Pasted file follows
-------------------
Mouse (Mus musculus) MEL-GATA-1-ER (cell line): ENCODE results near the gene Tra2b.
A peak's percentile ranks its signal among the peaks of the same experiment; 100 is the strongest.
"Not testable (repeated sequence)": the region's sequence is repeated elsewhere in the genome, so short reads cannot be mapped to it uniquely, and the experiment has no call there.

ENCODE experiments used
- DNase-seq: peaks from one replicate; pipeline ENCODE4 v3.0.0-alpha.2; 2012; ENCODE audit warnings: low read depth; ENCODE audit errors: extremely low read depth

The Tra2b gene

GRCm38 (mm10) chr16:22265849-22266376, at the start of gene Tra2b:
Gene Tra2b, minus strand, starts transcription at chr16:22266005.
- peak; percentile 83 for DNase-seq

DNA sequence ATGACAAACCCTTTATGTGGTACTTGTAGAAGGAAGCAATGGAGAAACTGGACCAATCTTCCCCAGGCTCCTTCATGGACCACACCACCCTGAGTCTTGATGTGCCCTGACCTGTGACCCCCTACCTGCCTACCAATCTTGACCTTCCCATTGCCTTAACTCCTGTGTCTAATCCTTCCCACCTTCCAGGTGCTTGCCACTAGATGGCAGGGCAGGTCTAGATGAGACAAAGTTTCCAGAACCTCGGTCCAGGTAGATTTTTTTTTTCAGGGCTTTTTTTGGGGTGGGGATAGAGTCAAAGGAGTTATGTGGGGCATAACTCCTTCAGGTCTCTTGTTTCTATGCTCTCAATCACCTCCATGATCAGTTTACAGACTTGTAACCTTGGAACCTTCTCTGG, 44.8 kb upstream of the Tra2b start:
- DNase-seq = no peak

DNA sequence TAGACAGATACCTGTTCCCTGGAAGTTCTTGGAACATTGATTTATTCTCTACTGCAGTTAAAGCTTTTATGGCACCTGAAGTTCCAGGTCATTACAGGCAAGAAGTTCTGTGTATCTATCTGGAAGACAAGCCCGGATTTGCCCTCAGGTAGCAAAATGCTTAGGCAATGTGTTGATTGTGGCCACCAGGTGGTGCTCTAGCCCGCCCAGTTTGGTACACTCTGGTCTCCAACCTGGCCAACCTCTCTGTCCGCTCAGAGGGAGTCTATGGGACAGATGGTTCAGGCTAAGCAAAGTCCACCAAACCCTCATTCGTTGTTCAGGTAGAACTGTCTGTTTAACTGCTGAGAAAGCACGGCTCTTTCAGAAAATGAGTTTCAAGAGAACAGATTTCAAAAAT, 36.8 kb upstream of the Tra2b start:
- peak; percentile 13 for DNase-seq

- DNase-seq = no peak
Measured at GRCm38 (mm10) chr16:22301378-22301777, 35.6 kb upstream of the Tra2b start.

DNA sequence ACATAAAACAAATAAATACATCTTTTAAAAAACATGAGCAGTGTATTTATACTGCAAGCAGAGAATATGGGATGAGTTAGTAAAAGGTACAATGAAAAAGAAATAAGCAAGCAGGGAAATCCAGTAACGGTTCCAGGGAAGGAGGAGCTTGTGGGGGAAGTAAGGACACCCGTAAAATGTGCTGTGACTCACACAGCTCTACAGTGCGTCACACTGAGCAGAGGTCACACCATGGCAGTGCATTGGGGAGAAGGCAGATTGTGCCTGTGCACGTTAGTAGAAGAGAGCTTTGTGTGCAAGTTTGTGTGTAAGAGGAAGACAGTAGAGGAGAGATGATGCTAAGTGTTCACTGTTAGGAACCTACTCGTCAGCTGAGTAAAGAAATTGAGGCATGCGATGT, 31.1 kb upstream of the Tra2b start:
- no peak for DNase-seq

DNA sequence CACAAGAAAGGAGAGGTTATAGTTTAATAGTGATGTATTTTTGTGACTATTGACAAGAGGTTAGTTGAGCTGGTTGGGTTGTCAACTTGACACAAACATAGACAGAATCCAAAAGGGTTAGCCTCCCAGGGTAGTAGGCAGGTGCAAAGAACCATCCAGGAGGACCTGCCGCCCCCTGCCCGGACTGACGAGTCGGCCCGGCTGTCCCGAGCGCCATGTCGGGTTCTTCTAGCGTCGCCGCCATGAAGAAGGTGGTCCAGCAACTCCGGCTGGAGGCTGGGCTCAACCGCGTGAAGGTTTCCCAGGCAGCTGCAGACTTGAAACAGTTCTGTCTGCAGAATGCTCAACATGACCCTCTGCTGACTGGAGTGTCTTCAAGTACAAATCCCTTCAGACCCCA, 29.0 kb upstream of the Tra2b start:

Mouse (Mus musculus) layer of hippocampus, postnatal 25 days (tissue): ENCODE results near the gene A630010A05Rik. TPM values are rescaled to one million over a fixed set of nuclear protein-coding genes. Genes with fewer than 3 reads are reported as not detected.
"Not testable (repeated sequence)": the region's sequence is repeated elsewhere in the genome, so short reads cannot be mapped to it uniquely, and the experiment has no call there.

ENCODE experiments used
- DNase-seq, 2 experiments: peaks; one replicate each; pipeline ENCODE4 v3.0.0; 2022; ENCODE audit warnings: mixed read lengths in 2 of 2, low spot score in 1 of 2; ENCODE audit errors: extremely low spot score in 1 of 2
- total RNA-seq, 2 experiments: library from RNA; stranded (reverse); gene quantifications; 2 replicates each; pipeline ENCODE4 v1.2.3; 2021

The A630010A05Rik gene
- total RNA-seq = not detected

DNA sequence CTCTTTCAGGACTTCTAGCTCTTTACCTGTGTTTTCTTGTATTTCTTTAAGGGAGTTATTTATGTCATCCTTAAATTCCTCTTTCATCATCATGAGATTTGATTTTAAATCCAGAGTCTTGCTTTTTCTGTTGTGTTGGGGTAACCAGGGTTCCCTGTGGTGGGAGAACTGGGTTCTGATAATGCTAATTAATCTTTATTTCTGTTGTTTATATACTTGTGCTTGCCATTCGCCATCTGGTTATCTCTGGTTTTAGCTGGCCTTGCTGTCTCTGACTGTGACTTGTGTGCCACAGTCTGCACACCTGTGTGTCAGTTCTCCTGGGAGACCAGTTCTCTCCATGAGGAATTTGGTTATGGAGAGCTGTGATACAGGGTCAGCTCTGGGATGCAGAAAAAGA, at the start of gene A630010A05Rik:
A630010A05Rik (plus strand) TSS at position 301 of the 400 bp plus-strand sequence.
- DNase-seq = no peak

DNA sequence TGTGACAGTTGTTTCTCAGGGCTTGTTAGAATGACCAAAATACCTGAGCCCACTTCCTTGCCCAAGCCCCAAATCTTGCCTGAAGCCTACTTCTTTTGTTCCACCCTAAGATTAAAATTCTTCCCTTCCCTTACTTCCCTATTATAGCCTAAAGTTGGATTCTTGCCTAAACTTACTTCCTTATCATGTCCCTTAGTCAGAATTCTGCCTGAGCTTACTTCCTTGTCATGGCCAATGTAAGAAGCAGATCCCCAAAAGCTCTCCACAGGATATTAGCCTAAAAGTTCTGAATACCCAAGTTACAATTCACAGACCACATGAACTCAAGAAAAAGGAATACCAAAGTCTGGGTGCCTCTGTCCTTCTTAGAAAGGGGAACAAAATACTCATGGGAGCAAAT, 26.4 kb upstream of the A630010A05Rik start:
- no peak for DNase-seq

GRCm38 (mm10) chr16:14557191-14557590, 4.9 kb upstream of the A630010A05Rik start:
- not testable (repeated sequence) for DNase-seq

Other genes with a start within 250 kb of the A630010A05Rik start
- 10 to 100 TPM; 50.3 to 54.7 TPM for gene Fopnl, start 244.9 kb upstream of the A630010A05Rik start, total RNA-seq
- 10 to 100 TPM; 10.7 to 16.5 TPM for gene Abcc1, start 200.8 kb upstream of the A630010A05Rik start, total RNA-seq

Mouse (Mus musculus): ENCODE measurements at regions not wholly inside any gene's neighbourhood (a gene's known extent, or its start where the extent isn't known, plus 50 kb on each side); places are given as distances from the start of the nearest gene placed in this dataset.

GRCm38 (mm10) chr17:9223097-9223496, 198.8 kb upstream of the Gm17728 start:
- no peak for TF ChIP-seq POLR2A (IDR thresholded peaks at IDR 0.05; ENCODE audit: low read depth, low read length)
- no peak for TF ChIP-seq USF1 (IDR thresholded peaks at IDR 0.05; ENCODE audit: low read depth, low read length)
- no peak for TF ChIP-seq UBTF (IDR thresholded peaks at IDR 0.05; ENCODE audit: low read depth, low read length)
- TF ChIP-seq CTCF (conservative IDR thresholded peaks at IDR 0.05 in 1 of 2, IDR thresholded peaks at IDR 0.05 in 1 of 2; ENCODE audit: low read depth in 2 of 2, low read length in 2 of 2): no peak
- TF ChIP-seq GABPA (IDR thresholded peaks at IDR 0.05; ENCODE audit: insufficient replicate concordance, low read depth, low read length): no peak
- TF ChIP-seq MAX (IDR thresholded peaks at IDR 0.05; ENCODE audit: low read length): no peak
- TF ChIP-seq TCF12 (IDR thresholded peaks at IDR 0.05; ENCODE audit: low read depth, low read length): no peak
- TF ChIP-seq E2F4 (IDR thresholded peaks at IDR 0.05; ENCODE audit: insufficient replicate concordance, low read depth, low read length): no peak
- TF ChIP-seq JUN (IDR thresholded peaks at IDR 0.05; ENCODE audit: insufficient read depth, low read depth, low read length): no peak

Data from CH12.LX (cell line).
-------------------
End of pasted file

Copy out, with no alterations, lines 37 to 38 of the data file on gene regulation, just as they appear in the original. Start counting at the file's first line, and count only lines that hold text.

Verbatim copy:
GRCm38 (mm10) chr17:9223097-9223496, 198.8 kb upstream of the Gm17728 start:
- no peak for TF ChIP-seq POLR2A (IDR thresholded peaks at IDR 0.05; ENCODE audit: low read depth, low read length)